Big Spring Chinook Run Forecast for Columbiaby Allen Thomas
The Columbian, December 12, 2007
Here's the number salmon anglers have been waiting to learn: a whopping 269,300 spring chinook - the third-best run in recent times - are forecast to enter the Columbia River headed for waters upstream of Bonneville Dam.
Ironically, Oregon is predicting only 34,000 spring chinook will return to the Willamette River. That would be the worst run since the 1990s.
A group of state, federal and tribal biologists completed the upper Columbia forecast this week. Both sport and commercial harvest levels are determined largely by the upper Columbia and Willamette forecasts, plus the relationship between the two.
The 2007 count of spring chinook jacks at Bonneville Dam was the second-highest on record. A forecast in the 300,000 range was anticipated by many Columbia River anglers.
Jacks are 3-year-old spring chinook, and are used to forecast the next year's number of 4-year-olds. This year's 4-year-olds are used to predict next year's 5-year-olds.
Stuart Ellis of the Columbia River Inter-Tribal Fish Commission said the 2008 forecast calls for 255,500 4-year-old chinook, but just 13,800 spring chinook age 5.
"We were thinking in the 300,000 range, and if we had a more typical age-composition relationship, say 50,000 age-5 fish, we'd be there,'' Ellis said. "It turns out we're looking at a modest number of 5-year-olds next year.''
The forecast is made using jack numbers at a variety of locations scattered throughout the mid- and upper Columbia and Snake basins.
"People need to be realistic,'' Ellis said. "These assessments are a pre-season and early-season planning tool. With spring chinook, there's a significant chance of the forecast being over or under the actual return. The odds are the return will be some other number. Everybody needs to be ready for fisheries to be added or subtracted at what's perceived as the last-minute.''
The early look at chinook forecasts along the Washington and British Columbia coasts are not great, he said.
"Potentially, there are other indications that survival in the ocean is not as rosy as the jack counts would lead us to believe,'' Ellis said.
A strong upper Columbia run and a weak Willamette run is the flip-flop of what is typical. Non-Indian commercial fishing, traditionally limited to downstream of the mouth of the Willamette River at Kelley Point, potentially might be restricted to upstream of the Willamette in order to just catch upper Columbia chinook.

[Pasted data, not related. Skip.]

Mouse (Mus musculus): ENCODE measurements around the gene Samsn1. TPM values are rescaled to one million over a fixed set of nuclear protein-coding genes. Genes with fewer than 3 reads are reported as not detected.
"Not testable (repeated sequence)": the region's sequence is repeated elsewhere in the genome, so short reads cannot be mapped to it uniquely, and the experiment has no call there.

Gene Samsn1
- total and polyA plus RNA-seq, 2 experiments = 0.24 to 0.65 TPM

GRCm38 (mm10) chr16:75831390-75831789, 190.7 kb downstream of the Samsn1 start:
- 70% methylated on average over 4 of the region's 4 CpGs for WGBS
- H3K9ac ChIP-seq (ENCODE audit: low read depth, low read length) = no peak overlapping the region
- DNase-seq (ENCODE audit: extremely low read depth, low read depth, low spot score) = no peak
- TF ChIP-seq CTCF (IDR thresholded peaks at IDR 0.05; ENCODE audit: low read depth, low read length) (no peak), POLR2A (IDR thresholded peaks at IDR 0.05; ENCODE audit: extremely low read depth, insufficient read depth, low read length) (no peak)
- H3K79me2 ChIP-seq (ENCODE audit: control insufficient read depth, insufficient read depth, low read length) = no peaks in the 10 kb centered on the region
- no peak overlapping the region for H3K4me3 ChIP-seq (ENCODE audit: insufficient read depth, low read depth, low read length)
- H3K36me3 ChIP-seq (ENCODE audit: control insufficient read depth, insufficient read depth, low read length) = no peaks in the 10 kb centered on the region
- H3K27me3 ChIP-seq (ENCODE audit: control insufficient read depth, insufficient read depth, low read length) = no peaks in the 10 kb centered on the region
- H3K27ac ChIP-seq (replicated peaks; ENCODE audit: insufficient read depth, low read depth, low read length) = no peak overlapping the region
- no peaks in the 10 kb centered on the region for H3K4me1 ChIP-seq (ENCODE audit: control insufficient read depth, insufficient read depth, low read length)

John North of the Oregon Department of Fish and Wildlife said there are too few Willamette spring chinook for a commercial fishery targeted on Willamette fish.
Oregon's Willamette River plan calls for subtracting the 15 percent wild fish component from the 34,000 forecast, North said, leaving about 29,000 hatchery chinook. Of those, 20,000 are needed to pass Willamette Falls for spawning needs and 3,000 for the Clackamas River.
That leaves 6,000 harvestable Willamette-origin spring chinook.
At the 6,000 level, the Oregon plan allocates them all to sport fishing, except less than 1 percent can be used for incidental catch in the winter gillnet season and in off-channel spring chinook seasons, like at Youngs Bay at Astoria.
"There aren't enough spring chinook to run an uninterrupted Willamette and mainstem (of the Columbia) sport fishery seven days a week,'' North said.
Larry Snyder, president of the Vancouver Wildlife League, said he fears that sport fishing downstream of Interstate 5 might close by mid-March, then be restricted to upstream of Interstate 5.
"The thought of not fishing in the Columbia below I-5 is disquieting,'' Snyder said. "To force everybody above I-5, or I-205, or wherever they draw the line, I see it as bad news. I don't seen a plus side at all.''
Liz Hamilton of the Northwest Sportfishing Industry Association said her group is waiting to see how the state fish and wildlife commissions split the catch between sportsmen and commercials.
"This industry is hurting,'' she said. "The spring season is like snow at Thanksgiving for the ski industry. It sets the tone for the whole year.''
Les Clark of the Northwest Gillnetters Association said the decline of the Willamette spring chinook run is puzzling, and wondered if too many fish are being intercepted in British Columbia and Alaskan waters.
There is enough room upstream of I-5 to accommodate the entire commercial fleet, he said.
"We used to fish up there,'' Clark said. "Some guys will need to user shallower gear.''
The commercial season will need to be later than the late February and March time frame that's normal downstream of Kelley Point, he said.
"When we start seeing some good numbers at the (Bonneville) dam, then we should fish,'' Clark said. "If there are fish around, it won't take us too long.''
What's next: The sport-commercial allocation agreement for upper Columbia spring chinook expires on Dec. 31. The two state fish and wildlife commissions tentatively are slated to be briefed on the issue jointly on Jan. 10. The Washington commission will meet Jan. 11 and 12 at the Red Lion Hotel at the Quay, and will take public testimony on the allocation issue. Washington's commissioners will make their allocation decision Feb. 1-2 in Olympia. Oregon's commissioners will make their decision Feb. 8 in Salem. A joint state hearing in mid-February will adopt specific sport and commercial fishing regulations.
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